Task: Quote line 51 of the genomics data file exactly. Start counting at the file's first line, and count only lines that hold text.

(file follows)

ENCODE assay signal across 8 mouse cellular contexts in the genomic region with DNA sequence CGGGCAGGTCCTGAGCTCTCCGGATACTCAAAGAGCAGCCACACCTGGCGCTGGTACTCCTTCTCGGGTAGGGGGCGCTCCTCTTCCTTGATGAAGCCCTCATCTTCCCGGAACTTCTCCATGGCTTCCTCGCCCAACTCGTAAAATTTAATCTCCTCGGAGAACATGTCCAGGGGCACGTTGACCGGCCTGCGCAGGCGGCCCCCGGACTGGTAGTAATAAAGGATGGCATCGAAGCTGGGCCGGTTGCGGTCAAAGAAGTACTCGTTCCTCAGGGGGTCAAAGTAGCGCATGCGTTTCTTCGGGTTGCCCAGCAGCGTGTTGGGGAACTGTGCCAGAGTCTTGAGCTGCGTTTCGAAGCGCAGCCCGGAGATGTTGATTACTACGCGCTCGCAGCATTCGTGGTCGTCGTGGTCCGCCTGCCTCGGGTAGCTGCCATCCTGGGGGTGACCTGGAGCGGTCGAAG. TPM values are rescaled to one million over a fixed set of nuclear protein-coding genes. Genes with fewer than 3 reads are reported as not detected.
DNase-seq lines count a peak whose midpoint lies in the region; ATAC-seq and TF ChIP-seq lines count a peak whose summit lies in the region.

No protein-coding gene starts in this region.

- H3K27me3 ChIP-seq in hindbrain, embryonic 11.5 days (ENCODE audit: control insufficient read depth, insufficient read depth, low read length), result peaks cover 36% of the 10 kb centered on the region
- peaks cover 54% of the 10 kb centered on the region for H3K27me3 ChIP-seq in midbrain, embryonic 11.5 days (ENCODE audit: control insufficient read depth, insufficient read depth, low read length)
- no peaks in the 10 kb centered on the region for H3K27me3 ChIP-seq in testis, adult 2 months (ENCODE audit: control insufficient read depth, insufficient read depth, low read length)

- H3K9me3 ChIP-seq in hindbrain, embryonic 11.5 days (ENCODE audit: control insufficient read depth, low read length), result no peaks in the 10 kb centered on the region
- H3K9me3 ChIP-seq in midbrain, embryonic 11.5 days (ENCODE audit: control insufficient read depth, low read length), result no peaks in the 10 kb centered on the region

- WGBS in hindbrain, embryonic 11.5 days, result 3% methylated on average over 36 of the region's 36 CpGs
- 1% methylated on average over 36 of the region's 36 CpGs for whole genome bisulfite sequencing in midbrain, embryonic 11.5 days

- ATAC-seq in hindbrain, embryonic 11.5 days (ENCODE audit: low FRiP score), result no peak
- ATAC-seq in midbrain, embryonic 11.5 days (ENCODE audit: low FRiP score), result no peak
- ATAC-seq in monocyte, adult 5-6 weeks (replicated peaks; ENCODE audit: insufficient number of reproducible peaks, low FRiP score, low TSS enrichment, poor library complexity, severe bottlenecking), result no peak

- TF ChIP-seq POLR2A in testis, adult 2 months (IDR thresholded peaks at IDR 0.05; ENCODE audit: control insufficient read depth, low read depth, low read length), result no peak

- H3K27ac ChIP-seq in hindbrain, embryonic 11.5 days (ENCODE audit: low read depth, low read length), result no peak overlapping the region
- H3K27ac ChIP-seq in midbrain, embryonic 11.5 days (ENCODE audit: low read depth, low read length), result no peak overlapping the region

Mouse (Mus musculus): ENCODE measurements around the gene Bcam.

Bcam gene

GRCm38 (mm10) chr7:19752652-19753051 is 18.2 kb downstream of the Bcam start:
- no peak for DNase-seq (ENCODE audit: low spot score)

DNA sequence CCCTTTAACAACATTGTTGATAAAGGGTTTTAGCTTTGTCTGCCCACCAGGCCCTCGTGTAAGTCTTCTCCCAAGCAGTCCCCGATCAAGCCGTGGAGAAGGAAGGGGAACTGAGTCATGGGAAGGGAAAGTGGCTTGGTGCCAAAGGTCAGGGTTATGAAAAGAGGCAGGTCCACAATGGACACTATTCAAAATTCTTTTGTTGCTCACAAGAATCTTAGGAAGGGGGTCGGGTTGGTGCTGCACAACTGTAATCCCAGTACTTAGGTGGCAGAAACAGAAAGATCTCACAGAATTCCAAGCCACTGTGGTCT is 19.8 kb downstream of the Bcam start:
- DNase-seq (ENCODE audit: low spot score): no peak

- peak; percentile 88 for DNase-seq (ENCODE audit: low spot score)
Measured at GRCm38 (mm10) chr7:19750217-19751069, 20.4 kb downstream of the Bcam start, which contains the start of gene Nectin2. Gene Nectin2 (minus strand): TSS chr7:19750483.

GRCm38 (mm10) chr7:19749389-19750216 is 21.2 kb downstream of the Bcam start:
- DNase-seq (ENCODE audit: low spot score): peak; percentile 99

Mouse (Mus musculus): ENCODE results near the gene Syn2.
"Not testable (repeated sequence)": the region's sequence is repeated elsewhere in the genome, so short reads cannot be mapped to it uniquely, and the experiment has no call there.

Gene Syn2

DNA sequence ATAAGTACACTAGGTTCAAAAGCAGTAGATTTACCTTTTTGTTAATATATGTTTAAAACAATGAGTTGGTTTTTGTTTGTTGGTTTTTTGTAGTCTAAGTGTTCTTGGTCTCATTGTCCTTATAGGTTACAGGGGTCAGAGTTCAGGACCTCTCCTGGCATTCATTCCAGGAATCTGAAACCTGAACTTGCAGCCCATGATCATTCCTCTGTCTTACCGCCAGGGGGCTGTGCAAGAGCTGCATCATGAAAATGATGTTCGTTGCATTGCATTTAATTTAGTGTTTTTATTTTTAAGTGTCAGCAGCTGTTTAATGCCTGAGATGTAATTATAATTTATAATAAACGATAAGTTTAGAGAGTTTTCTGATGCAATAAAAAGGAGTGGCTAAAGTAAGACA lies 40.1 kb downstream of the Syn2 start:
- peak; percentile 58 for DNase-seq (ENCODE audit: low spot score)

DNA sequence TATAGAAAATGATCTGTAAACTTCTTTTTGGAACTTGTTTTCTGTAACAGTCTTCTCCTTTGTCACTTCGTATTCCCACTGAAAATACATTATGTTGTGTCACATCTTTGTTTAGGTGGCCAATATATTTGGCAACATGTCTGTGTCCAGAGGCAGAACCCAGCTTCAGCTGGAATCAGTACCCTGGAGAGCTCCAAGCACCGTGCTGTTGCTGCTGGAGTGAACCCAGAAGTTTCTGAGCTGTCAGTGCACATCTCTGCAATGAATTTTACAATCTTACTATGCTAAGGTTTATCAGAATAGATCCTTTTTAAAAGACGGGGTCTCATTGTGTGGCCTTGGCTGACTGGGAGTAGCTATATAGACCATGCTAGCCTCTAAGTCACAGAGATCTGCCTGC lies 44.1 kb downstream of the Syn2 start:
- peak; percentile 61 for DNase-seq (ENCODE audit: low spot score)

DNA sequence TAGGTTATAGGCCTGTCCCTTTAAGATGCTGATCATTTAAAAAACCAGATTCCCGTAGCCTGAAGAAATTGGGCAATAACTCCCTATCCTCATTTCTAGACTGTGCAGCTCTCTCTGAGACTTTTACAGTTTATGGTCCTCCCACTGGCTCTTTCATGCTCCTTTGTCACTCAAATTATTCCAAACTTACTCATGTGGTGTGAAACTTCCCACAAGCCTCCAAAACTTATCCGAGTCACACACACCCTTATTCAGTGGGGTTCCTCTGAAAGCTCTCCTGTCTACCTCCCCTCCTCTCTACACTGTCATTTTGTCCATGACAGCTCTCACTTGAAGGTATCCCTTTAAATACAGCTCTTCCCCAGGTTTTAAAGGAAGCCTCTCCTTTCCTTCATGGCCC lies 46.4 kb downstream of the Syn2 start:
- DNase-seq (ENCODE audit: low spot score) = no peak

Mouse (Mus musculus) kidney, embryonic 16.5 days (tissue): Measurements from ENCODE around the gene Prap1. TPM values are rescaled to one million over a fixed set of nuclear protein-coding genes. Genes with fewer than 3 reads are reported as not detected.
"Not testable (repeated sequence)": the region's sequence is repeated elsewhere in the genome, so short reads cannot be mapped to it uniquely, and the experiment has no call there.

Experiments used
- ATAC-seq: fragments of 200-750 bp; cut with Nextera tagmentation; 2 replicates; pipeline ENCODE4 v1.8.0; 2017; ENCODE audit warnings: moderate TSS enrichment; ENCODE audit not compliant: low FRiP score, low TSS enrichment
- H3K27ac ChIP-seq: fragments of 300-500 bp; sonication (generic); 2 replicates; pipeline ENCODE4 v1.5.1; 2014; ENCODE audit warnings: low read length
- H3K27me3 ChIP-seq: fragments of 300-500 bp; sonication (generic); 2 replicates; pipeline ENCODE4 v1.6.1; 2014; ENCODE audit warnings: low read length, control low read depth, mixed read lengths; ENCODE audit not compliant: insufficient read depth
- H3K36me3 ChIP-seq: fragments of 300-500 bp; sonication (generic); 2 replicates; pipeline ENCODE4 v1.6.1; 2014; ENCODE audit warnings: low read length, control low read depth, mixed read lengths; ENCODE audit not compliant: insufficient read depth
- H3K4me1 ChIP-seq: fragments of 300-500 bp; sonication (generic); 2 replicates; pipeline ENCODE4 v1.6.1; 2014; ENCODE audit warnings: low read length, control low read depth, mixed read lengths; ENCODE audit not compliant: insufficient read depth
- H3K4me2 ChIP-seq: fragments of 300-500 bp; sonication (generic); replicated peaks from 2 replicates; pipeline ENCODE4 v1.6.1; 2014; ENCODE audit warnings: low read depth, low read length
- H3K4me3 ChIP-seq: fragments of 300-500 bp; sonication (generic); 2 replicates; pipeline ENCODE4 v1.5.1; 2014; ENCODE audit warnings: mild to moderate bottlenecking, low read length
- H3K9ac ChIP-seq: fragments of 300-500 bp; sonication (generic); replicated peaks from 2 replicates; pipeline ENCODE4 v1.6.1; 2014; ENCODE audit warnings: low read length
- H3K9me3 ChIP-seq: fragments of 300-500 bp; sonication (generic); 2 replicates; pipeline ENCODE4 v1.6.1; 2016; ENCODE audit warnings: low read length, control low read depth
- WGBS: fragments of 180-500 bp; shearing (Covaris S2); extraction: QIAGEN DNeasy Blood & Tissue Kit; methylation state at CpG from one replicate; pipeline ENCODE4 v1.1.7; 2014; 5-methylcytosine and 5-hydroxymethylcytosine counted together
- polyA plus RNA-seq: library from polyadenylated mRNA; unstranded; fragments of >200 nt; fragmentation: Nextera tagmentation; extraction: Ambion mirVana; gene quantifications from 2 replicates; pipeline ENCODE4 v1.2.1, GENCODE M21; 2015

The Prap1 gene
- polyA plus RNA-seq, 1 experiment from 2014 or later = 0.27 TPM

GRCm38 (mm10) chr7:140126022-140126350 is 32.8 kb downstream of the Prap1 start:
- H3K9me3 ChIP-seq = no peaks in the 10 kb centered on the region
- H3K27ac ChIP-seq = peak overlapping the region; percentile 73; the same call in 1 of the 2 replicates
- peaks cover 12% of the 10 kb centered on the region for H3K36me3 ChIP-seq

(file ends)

- polyA plus RNA-seq, 1 experiment from 2014 or later = 0.27 TPM